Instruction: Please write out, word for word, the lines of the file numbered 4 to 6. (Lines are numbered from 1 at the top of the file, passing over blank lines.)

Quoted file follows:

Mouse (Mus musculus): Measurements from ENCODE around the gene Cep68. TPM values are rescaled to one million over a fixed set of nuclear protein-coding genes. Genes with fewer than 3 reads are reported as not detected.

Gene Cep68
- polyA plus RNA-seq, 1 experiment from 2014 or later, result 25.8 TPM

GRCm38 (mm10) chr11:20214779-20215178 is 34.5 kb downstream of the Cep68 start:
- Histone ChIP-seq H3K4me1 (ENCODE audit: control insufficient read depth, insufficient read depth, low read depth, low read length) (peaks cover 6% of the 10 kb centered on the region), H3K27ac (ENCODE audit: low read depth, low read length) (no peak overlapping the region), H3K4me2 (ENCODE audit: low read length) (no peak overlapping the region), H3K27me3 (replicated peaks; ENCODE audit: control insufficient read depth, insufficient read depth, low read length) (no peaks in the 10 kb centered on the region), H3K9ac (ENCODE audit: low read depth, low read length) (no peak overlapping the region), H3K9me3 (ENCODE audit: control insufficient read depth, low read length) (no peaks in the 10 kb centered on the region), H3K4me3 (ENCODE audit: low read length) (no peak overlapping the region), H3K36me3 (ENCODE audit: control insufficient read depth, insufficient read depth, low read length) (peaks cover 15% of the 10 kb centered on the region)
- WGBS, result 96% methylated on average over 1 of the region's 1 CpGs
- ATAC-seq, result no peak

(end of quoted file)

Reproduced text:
GRCm38 (mm10) chr11:20214779-20215178 is 34.5 kb downstream of the Cep68 start:
- Histone ChIP-seq H3K4me1 (ENCODE audit: control insufficient read depth, insufficient read depth, low read depth, low read length) (peaks cover 6% of the 10 kb centered on the region), H3K27ac (ENCODE audit: low read depth, low read length) (no peak overlapping the region), H3K4me2 (ENCODE audit: low read length) (no peak overlapping the region), H3K27me3 (replicated peaks; ENCODE audit: control insufficient read depth, insufficient read depth, low read length) (no peaks in the 10 kb centered on the region), H3K9ac (ENCODE audit: low read depth, low read length) (no peak overlapping the region), H3K9me3 (ENCODE audit: control insufficient read depth, low read length) (no peaks in the 10 kb centered on the region), H3K4me3 (ENCODE audit: low read length) (no peak overlapping the region), H3K36me3 (ENCODE audit: control insufficient read depth, insufficient read depth, low read length) (peaks cover 15% of the 10 kb centered on the region)
- WGBS, result 96% methylated on average over 1 of the region's 1 CpGs